News

January 16, 2018

Three months on, free expression and anti-corruption groups call for justice for murdered journalist Daphne Caruana Galizia

London, 16 January 2018. Today dozens of free expression advocates, anti-corruption activists, and other supporters gathered in London to remember investigative journalist Daphne Caruana Galizia three months after her tragic murder in Malta, and to reiterate calls for justice in her case.

Caruana Galizia was killed on 16 October 2017 when a bomb placed under her car exploded as she drove away from her home in Bidnija, Malta. A specialist in investigating corruption, her work included exposés of the shady secret deals, uncovered in the Panama Papers, that show how politicians and others hide illicit wealth behind secret companies. Her allegations about governmental corruption led to early elections in the country in June 2017.


“We gathered to honour a remarkable woman and courageous investigative journalist. We gathered to show the Maltese authorities and the international community that we will not forget Daphne Caruana Galizia, and we will not rest until all those who planned and carried out her attack are brought to justice. We gathered in support of the very principle of press freedom, as an attack against a journalist anywhere is an attack on journalism itself”, said Rebecca Vincent, UK Bureau Director for Reporters Without Borders.


“The corruption Daphne Caruana Galizia exposed affects people across Europe, and as Europeans we must show solidarity with her family and stand up for the truth. Justice requires not just punishing those guilty of her murder, but also ensuring that her investigations are widely read, both in Malta and across Europe. European leaders must come together to ensure there is no impunity in this case. If not, they send a chilling message that those standing against corruption may be silenced”, said Katie Morris, Head of Europe and Central Asia for ARTICLE 19.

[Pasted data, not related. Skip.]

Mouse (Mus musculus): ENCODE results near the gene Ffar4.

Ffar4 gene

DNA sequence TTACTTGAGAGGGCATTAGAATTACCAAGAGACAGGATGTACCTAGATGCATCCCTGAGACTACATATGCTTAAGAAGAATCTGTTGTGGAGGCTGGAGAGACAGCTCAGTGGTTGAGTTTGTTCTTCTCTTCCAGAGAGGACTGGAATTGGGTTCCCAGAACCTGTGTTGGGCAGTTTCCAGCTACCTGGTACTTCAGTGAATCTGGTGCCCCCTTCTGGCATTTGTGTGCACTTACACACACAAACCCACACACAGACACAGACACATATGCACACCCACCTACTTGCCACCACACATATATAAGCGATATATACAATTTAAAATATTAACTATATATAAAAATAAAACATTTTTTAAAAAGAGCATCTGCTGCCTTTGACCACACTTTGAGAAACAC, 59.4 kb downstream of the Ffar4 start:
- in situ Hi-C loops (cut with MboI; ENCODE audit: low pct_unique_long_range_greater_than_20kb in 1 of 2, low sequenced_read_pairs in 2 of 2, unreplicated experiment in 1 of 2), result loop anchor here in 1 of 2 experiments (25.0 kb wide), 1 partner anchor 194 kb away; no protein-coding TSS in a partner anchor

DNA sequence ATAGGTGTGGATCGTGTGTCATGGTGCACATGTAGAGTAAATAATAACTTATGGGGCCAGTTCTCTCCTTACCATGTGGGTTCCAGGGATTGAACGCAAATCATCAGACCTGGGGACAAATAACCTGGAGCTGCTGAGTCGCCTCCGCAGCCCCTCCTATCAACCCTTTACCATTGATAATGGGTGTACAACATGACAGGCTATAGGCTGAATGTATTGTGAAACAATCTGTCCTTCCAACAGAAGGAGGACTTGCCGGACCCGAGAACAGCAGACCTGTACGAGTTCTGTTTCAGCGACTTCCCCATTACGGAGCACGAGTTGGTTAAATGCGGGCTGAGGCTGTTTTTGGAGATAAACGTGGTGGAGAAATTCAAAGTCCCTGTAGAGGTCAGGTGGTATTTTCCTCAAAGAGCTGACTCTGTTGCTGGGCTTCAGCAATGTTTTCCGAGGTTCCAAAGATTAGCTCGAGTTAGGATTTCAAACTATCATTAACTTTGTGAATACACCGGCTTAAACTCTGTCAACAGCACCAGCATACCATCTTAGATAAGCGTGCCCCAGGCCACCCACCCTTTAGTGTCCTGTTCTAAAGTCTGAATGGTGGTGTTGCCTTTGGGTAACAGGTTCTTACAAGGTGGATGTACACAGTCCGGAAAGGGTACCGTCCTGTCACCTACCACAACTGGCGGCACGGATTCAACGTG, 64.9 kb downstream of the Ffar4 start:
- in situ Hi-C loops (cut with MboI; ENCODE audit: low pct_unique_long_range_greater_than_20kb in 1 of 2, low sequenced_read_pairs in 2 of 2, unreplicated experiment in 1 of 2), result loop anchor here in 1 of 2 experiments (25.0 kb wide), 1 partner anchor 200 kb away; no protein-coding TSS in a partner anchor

"Until all the perpetrators, including possible masterminds, behind the murder of Daphne Caruana Galizia are fully prosecuted, journalists in Malta will work in fear. The UK government must do all it can to ensure this case receives the attention it requires and that, like so many other cases of journalist murdered around the world, justice is not denied”, said Elisabeth Witchel, Impunity Campaign Consultant for the Committee to Protect Journalists.


“Today we come together to pay tribute to Daphne Caruana Galizia and to stand in solidarity with her family. Daphne's murder was an attempt to silence her but we will not allow that to happen. We will continue to share her words and her work, and to call for a full and impartial investigation into her death”, said Antonia Byatt, Interim Director, English PEN.


"Daphne Caruana Galizia's heinous murder has cemented a new climate of fear and uncertainty for journalists, threatening the future of free speech in Malta. On the three-month anniversary of Caruana Galizia's death, we remember her brave and vital work which continues to hold the Maltese authorities accountable. We hope the arrests of her alleged attackers are the run-up to an independent and fair trial to ensure this will not be a grave case of impunity", said Hannah Machlin, Mapping Media Freedom Project Manager for Index on Censorship.


"Daphne Caruana Galizia’s reporting courageously exposed organised crime and political corruption in Malta. It is vital not only that her terrible murder be fully investigated and those responsible be brought to justice, but also that her legacy in Malta continues, and that corruption and impunity there be rooted out. By gathering to remember her today, we reiterate that those who expose corruption should be protected, not intimidated”, said Patricia Moreira, Managing Director, Transparency International.


Co-sponsors of the London vigil included ARTICLE 19, the Committee to Protect Journalists, English PEN, Index on Censorship, PEN International, Reporters Without Borders, and Transparency International. Participants read a statement from Caruana Galizia’s family, and held bay leaves in solidarity with her supporters in Malta.


Malta is ranked 47th out of 180 countries in Reporters Without Borders’ 2017 World Press Freedom Index, and 47th out of 176 countries in Transparency International’s Corruption Perception Index 2016.